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I usually make a two layer cake, and I have a family favourite cake recipe which is fool-proof. I now want to start making one layer (thicker) cakes and i am using catering grade tins. I just finished baking my first one.

Because this cake was thicker, I lowered the temp from 180° C, to 170° C. The cake rose well, but the center was liquid till the very end; it also burned on top and I had to leave the cake in for much longer than I usually do (45 minutes instead of 35).

The length of time I baked it for isn't a problem, the cake rose very well too, but what should I change to stop the cake from burning at the top?

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2 Answers 2

In a conventional oven, the majority of the heat is at the top.

You don't mention lowering the oven rack to compensate for the change in height. I'm fairly certain that would solve your problem.

Center rack is normally recommended - if you used a higher rack then that's definitely the reason it burned. But even if you used the center rack, you might need to lower it for a particularly tall cake. You might also need to extend the cooking time slightly to compensate for the lower effective temperature.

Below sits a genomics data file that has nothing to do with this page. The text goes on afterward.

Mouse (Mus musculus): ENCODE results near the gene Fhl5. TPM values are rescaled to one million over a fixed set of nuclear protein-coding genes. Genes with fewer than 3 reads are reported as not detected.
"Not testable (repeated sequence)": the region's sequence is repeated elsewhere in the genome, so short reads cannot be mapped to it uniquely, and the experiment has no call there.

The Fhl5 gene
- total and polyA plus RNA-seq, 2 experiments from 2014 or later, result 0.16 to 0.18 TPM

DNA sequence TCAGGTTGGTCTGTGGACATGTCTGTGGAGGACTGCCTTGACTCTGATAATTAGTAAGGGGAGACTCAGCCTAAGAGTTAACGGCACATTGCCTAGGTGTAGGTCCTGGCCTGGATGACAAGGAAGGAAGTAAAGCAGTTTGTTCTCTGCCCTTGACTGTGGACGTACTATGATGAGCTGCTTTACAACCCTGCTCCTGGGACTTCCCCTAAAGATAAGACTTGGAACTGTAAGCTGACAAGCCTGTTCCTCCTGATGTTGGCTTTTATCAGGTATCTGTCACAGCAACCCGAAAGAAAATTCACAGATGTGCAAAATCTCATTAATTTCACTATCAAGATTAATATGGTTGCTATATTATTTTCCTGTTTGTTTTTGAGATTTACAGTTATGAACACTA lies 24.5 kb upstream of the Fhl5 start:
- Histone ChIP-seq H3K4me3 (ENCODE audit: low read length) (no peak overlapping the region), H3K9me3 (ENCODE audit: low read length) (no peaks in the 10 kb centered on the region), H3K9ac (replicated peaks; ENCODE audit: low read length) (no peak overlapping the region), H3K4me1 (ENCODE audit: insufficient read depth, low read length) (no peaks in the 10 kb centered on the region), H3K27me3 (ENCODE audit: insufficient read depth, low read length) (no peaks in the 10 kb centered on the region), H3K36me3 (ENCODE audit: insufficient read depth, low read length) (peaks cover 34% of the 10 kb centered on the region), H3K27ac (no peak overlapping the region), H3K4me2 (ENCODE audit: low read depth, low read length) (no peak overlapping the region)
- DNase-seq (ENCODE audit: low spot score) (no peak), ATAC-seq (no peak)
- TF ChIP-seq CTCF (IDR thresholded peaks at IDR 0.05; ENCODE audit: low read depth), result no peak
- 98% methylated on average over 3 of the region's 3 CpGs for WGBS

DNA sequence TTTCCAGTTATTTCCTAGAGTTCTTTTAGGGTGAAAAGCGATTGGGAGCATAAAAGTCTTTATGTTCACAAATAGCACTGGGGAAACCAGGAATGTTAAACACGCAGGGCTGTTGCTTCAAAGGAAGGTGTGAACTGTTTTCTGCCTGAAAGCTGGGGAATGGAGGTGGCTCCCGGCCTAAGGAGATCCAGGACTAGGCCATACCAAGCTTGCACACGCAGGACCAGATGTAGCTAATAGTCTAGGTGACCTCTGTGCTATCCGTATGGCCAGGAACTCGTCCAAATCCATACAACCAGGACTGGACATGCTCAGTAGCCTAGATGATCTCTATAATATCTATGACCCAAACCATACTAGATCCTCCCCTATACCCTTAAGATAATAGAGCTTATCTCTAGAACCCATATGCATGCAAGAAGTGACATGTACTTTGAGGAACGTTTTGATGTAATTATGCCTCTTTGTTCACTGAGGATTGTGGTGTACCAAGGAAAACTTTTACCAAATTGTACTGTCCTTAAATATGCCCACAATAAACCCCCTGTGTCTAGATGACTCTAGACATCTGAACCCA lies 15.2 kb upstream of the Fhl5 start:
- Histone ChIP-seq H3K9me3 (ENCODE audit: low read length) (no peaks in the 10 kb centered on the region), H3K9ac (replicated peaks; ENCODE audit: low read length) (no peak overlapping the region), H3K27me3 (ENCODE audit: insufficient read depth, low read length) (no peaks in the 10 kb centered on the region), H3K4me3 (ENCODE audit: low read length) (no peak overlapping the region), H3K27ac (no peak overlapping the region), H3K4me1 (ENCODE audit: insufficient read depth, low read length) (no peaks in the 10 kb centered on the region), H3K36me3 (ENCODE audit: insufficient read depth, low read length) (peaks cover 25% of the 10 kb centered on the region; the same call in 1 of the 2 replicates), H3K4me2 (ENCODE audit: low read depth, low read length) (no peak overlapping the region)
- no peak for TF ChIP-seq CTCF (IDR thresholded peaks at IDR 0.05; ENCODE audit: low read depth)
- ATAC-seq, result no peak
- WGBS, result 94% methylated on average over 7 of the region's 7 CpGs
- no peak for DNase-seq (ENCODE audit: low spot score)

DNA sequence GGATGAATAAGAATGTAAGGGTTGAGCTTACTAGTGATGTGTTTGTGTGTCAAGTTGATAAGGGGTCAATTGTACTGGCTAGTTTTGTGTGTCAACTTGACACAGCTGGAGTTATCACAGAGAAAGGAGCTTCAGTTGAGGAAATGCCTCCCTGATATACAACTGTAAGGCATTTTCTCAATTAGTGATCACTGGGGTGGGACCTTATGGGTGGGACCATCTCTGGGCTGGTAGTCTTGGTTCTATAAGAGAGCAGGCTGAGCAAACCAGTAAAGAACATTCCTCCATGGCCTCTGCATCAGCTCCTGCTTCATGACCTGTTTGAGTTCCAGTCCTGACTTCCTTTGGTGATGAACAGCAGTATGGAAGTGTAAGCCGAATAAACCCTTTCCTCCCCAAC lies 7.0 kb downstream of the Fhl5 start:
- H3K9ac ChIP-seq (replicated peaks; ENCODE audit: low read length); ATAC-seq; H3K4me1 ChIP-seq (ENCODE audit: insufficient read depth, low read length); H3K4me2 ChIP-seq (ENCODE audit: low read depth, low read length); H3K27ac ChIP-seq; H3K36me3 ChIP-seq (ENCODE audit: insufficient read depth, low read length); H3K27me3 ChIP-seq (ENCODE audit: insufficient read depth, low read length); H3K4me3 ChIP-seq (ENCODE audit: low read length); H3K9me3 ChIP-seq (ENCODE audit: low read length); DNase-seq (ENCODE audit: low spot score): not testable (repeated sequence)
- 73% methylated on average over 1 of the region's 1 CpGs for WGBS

Note that this doesn't apply to convection ovens, which have a relatively constant temperature throughout.

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The main reason why the top is being burnt while the middle is still uncooked is uneven temperature in your oven. Usually caterers/bakeries have higher grade, convection ovens which can accomadate the bigger cake tins because it can output an even temperature throughout the oven.

What you can do is:

  • Lower the temperature even more and bake for a longer period of time,
  • or order a pizza stone to even out the temperature of your oven.
  • Bake the cake at lowest rack (remove the upper racks if need be) and maybe even making a tin foil tent over the top to take from direct heat.
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